The first day Losar of the first month of the lunar calendar is considered as the most important day where family members do rituals and enjoy within the house and don’t visit others' homes.

The second day Losar is more about visiting Monasteries to offer butter teas to monks and butter lamps.

The third day Losar is for people’s Losar. In the past, people visit the King in the palace with offerings of food items.

Besides the normal Losar, there is Sonam Losar also which is celebrated by farmers a month before Losar. Because the farmers are already busy with agricultural work during the first month of the Tibetan year.

Shoton Festival (Yogurt Banquet Festival)

Shoton is one of the liveliest and biggest public event festivals of Tibet where the 500-square-meter embroidered gigantic painting of Sakyamuni Buddha is display on the hillside behind the Drepung Monastery with the support of hundreds of monk and local volunteers. The ceremony opens with the ritual performed by monks and the pilgrims from the nomadic area offer a Yak Yogurt to all the monks. So, this festival is also known as the Yogurt festival for international tourists.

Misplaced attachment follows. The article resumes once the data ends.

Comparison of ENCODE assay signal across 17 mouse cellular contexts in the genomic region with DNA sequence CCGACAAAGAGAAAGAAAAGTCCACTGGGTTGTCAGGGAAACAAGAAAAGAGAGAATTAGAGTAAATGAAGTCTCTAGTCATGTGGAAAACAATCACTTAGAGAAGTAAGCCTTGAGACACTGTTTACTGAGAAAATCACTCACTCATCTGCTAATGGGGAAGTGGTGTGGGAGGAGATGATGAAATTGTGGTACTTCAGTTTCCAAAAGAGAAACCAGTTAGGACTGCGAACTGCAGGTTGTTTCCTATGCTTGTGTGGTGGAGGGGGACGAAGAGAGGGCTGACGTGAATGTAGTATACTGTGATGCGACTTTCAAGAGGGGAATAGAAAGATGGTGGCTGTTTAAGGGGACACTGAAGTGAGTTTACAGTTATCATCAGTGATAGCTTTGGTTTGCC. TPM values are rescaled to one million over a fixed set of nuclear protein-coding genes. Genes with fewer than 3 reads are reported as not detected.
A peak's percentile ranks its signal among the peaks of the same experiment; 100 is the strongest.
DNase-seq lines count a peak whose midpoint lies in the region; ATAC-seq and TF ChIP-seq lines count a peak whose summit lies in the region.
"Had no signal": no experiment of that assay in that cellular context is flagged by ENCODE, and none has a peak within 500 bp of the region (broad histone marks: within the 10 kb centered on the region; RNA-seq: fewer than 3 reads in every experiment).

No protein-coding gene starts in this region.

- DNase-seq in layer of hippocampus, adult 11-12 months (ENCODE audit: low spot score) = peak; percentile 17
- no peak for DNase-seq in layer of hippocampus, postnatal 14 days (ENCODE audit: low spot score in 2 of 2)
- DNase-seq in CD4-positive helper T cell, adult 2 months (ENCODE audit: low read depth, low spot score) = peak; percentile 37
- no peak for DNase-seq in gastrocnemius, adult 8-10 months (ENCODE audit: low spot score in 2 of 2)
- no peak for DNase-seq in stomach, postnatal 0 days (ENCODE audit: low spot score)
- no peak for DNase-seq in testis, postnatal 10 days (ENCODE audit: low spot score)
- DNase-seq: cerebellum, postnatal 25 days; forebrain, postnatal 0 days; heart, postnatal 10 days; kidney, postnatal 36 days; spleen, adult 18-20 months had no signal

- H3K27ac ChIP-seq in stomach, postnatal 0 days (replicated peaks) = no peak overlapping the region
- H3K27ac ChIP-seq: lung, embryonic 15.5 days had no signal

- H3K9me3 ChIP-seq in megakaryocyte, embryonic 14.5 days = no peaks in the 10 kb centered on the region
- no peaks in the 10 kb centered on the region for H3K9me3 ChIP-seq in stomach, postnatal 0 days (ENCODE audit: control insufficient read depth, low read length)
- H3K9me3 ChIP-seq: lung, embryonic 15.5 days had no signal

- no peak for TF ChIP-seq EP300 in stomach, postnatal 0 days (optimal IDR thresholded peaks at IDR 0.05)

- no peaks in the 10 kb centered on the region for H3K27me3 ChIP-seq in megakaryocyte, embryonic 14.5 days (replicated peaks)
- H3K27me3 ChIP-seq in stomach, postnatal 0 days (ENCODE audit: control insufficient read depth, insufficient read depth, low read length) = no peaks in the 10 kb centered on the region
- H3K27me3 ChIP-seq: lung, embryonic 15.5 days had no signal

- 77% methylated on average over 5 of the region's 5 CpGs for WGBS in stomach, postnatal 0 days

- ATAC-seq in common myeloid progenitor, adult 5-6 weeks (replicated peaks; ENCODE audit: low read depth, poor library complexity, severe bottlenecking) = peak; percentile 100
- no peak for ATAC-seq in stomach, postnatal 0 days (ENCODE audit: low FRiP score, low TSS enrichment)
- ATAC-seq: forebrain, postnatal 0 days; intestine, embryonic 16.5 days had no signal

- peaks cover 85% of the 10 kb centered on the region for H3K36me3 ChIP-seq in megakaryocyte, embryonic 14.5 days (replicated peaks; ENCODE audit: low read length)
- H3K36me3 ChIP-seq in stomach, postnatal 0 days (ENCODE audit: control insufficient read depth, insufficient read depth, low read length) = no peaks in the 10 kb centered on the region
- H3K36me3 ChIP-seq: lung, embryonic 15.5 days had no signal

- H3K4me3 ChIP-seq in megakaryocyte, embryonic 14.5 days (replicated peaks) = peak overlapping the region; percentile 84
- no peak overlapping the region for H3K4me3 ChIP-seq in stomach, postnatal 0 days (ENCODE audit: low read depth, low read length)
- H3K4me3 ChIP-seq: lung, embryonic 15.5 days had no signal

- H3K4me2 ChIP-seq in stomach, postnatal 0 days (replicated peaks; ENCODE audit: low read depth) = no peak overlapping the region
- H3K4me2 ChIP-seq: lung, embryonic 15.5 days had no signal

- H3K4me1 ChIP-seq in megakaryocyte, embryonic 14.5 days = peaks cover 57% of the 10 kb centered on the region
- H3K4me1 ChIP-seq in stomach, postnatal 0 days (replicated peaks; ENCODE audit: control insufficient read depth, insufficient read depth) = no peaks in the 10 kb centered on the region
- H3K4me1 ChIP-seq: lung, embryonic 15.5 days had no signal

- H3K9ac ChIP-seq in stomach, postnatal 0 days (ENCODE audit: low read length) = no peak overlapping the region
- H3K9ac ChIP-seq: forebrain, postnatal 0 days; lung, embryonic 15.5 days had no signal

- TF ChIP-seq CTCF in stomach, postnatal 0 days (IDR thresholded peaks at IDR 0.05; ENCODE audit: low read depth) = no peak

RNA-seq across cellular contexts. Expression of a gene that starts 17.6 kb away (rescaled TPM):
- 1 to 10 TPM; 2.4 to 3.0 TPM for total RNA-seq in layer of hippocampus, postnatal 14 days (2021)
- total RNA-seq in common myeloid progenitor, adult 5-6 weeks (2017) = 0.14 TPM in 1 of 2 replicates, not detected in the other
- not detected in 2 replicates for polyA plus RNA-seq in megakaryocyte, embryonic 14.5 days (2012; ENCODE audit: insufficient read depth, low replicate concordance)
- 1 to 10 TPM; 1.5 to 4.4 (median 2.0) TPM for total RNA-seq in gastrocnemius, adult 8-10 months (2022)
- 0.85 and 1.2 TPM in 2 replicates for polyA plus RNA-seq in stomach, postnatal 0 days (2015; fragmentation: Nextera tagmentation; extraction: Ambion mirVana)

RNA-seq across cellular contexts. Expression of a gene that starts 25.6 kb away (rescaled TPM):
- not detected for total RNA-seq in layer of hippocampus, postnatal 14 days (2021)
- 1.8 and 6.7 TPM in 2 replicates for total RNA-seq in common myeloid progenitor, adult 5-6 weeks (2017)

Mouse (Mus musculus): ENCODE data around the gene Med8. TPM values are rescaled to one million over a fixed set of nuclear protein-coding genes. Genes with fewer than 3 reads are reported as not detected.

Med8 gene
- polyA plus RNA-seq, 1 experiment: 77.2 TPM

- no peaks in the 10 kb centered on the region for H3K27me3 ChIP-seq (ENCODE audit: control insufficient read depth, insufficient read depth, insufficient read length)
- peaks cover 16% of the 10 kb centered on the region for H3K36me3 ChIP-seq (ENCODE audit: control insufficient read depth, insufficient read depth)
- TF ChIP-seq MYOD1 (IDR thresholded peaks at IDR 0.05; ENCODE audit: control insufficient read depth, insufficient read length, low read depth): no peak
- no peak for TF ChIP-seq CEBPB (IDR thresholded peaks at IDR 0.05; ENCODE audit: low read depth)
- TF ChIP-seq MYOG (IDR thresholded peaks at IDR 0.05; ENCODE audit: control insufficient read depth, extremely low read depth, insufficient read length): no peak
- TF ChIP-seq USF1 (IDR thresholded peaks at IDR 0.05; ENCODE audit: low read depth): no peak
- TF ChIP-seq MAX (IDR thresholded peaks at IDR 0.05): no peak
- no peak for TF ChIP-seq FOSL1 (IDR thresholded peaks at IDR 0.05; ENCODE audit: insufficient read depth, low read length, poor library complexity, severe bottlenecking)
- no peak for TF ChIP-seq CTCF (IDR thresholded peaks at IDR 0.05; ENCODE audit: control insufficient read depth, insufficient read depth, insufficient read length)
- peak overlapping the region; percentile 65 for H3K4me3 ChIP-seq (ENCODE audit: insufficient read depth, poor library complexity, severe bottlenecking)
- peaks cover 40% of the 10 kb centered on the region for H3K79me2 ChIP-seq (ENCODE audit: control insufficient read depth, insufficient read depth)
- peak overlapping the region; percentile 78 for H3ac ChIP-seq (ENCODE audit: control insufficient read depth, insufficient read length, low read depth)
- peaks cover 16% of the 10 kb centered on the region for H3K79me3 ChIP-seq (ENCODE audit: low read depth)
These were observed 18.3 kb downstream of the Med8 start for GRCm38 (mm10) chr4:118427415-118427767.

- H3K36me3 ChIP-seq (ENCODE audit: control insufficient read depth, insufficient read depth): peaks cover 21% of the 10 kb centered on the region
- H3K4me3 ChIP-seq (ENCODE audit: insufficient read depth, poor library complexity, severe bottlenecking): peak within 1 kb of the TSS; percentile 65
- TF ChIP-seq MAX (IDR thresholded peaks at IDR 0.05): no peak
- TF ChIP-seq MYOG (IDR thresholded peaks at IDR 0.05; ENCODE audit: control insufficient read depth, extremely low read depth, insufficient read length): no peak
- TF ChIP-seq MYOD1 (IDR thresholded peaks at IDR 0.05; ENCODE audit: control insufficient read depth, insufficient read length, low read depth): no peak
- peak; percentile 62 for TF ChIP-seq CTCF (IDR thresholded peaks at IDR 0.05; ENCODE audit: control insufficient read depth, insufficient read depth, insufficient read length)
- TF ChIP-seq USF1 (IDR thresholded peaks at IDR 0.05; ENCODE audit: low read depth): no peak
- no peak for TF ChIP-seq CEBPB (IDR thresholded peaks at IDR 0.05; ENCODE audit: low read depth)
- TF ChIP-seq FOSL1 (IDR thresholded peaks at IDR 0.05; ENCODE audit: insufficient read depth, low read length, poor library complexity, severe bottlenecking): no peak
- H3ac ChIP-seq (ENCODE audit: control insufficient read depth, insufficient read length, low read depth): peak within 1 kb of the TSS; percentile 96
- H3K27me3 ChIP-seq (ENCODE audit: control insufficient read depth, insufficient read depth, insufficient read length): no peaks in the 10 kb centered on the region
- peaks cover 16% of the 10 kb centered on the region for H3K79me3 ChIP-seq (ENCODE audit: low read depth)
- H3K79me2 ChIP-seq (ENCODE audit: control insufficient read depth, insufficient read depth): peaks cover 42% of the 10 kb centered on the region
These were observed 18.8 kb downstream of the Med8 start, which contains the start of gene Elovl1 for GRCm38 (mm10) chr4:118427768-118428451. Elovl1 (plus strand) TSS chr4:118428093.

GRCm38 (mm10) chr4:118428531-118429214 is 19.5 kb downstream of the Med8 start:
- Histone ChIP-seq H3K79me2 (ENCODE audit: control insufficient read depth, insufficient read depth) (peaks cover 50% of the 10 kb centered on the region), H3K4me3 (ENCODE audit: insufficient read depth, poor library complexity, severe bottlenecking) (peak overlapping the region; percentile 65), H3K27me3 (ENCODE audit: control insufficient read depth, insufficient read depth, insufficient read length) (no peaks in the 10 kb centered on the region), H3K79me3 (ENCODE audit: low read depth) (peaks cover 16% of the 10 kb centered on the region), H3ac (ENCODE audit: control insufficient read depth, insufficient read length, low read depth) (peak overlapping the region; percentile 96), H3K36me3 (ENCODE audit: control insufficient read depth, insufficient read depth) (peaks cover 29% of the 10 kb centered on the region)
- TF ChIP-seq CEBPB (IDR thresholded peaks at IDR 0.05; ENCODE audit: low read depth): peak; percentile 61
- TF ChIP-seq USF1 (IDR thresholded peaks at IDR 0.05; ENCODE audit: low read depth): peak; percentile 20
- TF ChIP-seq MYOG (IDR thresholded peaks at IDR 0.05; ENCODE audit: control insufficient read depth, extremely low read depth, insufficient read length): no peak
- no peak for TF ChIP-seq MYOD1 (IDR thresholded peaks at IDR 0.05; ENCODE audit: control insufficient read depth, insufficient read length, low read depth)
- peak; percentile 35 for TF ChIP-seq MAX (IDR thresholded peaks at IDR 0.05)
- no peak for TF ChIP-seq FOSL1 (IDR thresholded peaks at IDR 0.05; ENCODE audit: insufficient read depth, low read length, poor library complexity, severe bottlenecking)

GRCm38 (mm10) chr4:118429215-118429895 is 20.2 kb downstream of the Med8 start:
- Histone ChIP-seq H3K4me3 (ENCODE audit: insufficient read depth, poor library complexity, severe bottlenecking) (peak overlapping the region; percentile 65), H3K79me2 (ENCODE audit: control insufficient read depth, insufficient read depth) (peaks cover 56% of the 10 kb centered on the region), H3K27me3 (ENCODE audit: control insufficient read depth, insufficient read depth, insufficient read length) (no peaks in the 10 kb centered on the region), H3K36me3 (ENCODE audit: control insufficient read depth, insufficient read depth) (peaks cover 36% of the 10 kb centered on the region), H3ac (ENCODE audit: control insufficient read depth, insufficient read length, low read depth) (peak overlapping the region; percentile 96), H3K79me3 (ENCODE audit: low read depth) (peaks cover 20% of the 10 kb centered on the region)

Shoton held in Lhasa every year of the midsummer from the 15th to 24th of the 5th lunar month after the summer retreat, the monks are not allowed to go out of the monastery periphery to avoid insects killing while walking on the ground. According to the English date, it happens in the month of August.

For the next few days, locals gather at Norbulingka (summer palace of Dalai Lama) for the grand picnic and the Tibetan Lhamo Dance (Opera) show. Everyone dressed in cultural attire and participates in an ethnic song and dance performance. This is one of the best summer breaks for all Tibetans to enjoy with friends, family, and love ones to the fullest.

Saga Dawa (Fourth month of Lunar calendar)

Literary, Saga is the name of the 4th month of the lunar year and Dawa means month. Saga Dawa is a religiously popular and widely celebrated festival of Tibet and other Buddhists in the Himalayan region of India, Nepal, and Bhutan. The 15th day of the 4th month of the Tibetan calendar marks an auspicious day for all Tibetan Buddhists when the Gautama Buddha was born, enlightens, and attained Nirvana on the same day.

During this significant time, Tibetan people and monks are busy earning merit by chanting prayers and making Kora (circumambulate) to Monasteries, Stupas, and Mount Kailash. It is believed that if you do good karma this month then you will have double merits than usual. Because of that people turn in more merciful by offering butter lamps, donating alms to poor people, and releasing the lives of domestic animals for free. Many of the Buddha’s devotees even avoid consuming meat and stay vegetarian for the whole month.